Bob Lindsay, of P. Burns &
Co., received word that his brother John, who enlisted from here
with the C. A. M. C_. was killed
iu action on Nov. b. Prior to
joining the army he was employed in G A. Rendell's store,
Parisian Ivory Toilet and Manicure sets from $5.00 to $30.00.
Coles Book Store.
A school exclusively for Douk-
hobs has been opened in the community near Grand Forks. "Outlook" is the name of the new
school, and Miss A. J, Spence is
in charge ot it. There are now
five schools of this kind in the
Pte. Jack White, who enlisted
from here over a year ago, and
since then has seen service in
France, where he lost an arm, is
io Toronto where he has been detained for special medical treatment prior to coming home to
Pte. J. Cameron was in town
for a few days, having recently
returned from ^England. He
never reached ^France owing to
sickness which caused him to be
sent back to Canada. Pte. Cam
eron has left for Vanconver, and
from there wiir go to a conval
esccnt hospital.
Western Float    |
______a_____a___________>liM|*>M '
Even in Creston eggs are 60
cents a dozen.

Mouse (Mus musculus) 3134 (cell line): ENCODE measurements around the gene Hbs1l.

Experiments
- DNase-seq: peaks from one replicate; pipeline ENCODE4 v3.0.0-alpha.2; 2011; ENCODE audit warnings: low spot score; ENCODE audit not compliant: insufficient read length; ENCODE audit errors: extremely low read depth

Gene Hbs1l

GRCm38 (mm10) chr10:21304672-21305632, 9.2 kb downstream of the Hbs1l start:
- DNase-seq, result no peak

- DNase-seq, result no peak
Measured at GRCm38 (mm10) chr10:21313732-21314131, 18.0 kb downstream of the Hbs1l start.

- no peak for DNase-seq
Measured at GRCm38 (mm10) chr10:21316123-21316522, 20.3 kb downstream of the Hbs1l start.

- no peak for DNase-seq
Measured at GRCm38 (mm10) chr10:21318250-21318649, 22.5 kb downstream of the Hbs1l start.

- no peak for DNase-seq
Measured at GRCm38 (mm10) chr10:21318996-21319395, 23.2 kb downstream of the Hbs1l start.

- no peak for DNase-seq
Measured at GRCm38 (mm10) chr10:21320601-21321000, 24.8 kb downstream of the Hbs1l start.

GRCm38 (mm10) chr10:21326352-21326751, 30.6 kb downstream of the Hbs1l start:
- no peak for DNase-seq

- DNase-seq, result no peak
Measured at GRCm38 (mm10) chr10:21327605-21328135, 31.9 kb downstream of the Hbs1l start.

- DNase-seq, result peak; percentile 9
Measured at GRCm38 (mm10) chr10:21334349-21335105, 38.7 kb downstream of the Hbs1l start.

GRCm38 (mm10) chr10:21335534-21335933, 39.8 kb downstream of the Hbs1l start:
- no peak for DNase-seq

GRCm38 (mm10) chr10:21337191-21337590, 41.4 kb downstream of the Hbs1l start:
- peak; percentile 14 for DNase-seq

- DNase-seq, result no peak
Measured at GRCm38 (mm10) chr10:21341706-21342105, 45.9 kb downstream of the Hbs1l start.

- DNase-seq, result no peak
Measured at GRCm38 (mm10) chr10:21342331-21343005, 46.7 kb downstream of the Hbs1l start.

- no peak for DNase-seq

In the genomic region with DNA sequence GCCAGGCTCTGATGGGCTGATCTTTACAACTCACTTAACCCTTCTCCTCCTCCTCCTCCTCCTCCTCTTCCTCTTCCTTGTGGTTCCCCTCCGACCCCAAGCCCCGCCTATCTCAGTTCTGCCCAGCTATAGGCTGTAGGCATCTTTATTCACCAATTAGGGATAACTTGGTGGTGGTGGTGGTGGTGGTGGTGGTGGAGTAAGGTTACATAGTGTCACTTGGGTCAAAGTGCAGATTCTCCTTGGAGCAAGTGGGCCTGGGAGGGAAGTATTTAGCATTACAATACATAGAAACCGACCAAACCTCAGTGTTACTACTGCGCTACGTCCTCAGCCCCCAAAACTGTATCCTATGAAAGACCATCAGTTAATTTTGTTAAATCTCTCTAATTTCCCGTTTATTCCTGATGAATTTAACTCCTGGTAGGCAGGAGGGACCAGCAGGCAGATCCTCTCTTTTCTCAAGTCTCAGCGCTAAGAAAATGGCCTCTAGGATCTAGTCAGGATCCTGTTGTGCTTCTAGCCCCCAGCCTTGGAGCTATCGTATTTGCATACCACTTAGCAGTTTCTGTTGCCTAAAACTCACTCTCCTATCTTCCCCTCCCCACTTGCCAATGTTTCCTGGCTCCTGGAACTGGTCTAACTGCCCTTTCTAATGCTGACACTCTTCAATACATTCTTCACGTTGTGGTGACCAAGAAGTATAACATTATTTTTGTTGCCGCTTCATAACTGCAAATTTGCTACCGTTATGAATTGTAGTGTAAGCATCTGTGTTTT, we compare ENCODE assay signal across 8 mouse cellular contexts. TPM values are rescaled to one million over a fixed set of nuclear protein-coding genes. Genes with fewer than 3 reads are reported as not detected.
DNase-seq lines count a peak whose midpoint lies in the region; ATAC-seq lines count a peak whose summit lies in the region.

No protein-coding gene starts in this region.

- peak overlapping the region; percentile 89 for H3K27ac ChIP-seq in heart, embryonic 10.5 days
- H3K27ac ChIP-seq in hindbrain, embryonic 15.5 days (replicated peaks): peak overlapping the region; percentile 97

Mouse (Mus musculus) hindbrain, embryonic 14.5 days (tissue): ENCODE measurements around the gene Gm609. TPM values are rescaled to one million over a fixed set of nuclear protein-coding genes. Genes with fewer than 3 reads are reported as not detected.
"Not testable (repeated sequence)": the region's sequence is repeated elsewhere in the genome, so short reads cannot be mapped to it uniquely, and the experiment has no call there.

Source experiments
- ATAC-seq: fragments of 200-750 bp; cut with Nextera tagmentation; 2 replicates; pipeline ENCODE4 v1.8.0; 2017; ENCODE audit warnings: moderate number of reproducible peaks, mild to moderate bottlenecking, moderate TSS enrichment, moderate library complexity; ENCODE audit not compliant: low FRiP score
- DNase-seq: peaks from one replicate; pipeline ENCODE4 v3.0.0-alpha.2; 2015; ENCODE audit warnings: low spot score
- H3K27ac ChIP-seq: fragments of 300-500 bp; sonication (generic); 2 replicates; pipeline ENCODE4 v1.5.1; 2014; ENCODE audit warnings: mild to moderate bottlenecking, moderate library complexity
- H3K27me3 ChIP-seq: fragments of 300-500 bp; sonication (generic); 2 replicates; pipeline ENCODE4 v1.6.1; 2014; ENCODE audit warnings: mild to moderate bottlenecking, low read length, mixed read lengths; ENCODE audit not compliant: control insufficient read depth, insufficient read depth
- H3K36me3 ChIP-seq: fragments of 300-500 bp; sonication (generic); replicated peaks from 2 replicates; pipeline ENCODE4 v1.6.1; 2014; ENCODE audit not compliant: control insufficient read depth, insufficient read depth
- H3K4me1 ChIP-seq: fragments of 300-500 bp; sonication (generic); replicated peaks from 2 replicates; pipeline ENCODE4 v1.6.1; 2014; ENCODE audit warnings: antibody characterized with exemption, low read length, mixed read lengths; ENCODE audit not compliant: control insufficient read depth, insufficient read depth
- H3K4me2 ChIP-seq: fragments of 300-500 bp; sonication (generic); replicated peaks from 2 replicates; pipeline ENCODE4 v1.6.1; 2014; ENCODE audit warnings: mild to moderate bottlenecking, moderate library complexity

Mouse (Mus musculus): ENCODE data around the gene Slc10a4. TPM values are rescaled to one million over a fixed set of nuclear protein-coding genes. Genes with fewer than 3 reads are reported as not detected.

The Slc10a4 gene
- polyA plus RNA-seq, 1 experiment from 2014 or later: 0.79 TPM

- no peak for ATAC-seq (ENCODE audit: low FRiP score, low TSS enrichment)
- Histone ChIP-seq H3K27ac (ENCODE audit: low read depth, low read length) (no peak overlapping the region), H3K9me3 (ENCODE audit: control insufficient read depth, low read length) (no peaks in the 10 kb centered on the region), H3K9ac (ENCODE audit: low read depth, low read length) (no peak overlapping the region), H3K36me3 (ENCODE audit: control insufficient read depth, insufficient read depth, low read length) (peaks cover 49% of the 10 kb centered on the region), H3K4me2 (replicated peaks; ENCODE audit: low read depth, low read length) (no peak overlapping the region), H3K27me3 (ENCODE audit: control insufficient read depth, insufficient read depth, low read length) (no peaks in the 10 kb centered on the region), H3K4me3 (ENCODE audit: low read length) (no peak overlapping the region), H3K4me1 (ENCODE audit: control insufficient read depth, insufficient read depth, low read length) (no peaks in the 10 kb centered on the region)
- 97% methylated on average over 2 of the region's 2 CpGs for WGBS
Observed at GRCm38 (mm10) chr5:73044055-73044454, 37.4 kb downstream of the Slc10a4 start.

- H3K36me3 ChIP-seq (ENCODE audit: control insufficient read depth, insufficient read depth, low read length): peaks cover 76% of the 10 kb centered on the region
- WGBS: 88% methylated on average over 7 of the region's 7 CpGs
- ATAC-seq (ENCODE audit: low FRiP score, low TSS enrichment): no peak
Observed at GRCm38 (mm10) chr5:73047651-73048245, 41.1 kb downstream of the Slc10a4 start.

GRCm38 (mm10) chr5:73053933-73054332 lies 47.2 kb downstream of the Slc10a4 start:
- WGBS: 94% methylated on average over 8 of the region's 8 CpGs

Molybdenite has been found in
the Naas river district.
Northport is the largest town in
the west without a marshal.
The Coal mine at Coalmont will
soon be on the shipping list.
More furnaces will be added to
tbe smelter at Bunker Hill.
The C. C. C. is driving a 4000
foot tunnel at Cop'per Mountain.
In Cranbrook a Chink was lined
$150 for keeping a gambling joint.
Gas Grote has charge of the
boarding bouse afe Oanford   Mills.
The Ladysmith smelter blew in
on December 3, with a full crew of
Clarence Cunningham of Sandon
bought $10,000 worth of Victory
In Victoria several hotel men
ware fined for selling propinquity
beer on Sunday.
Near Savona, Murdoch Mcintyre
and 8. S Lund have located four
claims of Kaolin.
In Kamloops, C. H. Young was
fined $50, for having liqnor wifeh
him on fehe street.